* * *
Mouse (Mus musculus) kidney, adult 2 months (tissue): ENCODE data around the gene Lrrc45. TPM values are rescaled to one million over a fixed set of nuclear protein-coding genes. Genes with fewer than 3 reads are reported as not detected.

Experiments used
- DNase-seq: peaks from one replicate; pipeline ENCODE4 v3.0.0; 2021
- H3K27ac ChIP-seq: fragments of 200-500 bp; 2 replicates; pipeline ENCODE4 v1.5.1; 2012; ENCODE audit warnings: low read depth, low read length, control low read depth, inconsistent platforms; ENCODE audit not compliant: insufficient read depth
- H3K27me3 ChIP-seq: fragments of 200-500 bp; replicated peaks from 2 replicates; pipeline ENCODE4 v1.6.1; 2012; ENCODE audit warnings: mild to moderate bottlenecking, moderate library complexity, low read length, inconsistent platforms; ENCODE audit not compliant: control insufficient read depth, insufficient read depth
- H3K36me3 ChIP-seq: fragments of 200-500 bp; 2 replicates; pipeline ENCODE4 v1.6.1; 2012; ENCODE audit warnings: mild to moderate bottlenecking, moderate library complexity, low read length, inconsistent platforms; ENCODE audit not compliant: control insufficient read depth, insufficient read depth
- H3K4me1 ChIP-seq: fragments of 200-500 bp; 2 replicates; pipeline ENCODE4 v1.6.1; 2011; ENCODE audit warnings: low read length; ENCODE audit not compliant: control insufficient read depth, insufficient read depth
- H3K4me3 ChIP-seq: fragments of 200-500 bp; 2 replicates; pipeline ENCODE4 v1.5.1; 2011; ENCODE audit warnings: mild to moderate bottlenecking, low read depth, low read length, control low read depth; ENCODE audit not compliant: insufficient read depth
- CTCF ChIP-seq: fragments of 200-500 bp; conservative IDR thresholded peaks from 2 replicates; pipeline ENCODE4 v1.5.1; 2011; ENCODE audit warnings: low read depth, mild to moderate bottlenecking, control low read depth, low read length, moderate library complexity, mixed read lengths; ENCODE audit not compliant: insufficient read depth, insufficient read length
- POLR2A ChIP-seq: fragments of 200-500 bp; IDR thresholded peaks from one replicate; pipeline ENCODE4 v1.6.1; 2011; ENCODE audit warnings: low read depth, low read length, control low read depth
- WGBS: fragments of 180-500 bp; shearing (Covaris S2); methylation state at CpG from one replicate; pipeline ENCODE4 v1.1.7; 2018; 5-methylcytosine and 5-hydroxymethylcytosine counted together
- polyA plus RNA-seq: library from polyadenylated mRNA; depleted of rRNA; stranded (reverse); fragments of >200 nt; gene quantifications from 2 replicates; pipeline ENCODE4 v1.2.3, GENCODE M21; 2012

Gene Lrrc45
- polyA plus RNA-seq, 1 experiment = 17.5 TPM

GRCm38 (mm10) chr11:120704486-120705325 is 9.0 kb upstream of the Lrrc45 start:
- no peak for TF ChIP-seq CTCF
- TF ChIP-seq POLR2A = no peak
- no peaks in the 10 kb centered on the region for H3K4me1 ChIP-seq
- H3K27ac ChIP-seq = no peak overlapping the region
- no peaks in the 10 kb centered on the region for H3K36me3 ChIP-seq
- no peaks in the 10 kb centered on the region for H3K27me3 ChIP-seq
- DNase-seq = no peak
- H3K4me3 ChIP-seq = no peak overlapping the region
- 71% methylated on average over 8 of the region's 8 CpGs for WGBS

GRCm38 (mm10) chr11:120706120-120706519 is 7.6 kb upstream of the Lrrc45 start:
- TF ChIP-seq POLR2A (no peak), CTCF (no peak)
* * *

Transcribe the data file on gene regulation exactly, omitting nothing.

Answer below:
Mouse (Mus musculus) kidney, adult 2 months (tissue): ENCODE data around the gene Lrrc45. TPM values are rescaled to one million over a fixed set of nuclear protein-coding genes. Genes with fewer than 3 reads are reported as not detected.

Experiments used
- DNase-seq: peaks from one replicate; pipeline ENCODE4 v3.0.0; 2021
- H3K27ac ChIP-seq: fragments of 200-500 bp; 2 replicates; pipeline ENCODE4 v1.5.1; 2012; ENCODE audit warnings: low read depth, low read length, control low read depth, inconsistent platforms; ENCODE audit not compliant: insufficient read depth
- H3K27me3 ChIP-seq: fragments of 200-500 bp; replicated peaks from 2 replicates; pipeline ENCODE4 v1.6.1; 2012; ENCODE audit warnings: mild to moderate bottlenecking, moderate library complexity, low read length, inconsistent platforms; ENCODE audit not compliant: control insufficient read depth, insufficient read depth
- H3K36me3 ChIP-seq: fragments of 200-500 bp; 2 replicates; pipeline ENCODE4 v1.6.1; 2012; ENCODE audit warnings: mild to moderate bottlenecking, moderate library complexity, low read length, inconsistent platforms; ENCODE audit not compliant: control insufficient read depth, insufficient read depth
- H3K4me1 ChIP-seq: fragments of 200-500 bp; 2 replicates; pipeline ENCODE4 v1.6.1; 2011; ENCODE audit warnings: low read length; ENCODE audit not compliant: control insufficient read depth, insufficient read depth
- H3K4me3 ChIP-seq: fragments of 200-500 bp; 2 replicates; pipeline ENCODE4 v1.5.1; 2011; ENCODE audit warnings: mild to moderate bottlenecking, low read depth, low read length, control low read depth; ENCODE audit not compliant: insufficient read depth
- CTCF ChIP-seq: fragments of 200-500 bp; conservative IDR thresholded peaks from 2 replicates; pipeline ENCODE4 v1.5.1; 2011; ENCODE audit warnings: low read depth, mild to moderate bottlenecking, control low read depth, low read length, moderate library complexity, mixed read lengths; ENCODE audit not compliant: insufficient read depth, insufficient read length
- POLR2A ChIP-seq: fragments of 200-500 bp; IDR thresholded peaks from one replicate; pipeline ENCODE4 v1.6.1; 2011; ENCODE audit warnings: low read depth, low read length, control low read depth
- WGBS: fragments of 180-500 bp; shearing (Covaris S2); methylation state at CpG from one replicate; pipeline ENCODE4 v1.1.7; 2018; 5-methylcytosine and 5-hydroxymethylcytosine counted together
- polyA plus RNA-seq: library from polyadenylated mRNA; depleted of rRNA; stranded (reverse); fragments of >200 nt; gene quantifications from 2 replicates; pipeline ENCODE4 v1.2.3, GENCODE M21; 2012

Gene Lrrc45
- polyA plus RNA-seq, 1 experiment = 17.5 TPM

GRCm38 (mm10) chr11:120704486-120705325 is 9.0 kb upstream of the Lrrc45 start:
- no peak for TF ChIP-seq CTCF
- TF ChIP-seq POLR2A = no peak
- no peaks in the 10 kb centered on the region for H3K4me1 ChIP-seq
- H3K27ac ChIP-seq = no peak overlapping the region
- no peaks in the 10 kb centered on the region for H3K36me3 ChIP-seq
- no peaks in the 10 kb centered on the region for H3K27me3 ChIP-seq
- DNase-seq = no peak
- H3K4me3 ChIP-seq = no peak overlapping the region
- 71% methylated on average over 8 of the region's 8 CpGs for WGBS

GRCm38 (mm10) chr11:120706120-120706519 is 7.6 kb upstream of the Lrrc45 start:
- TF ChIP-seq POLR2A (no peak), CTCF (no peak)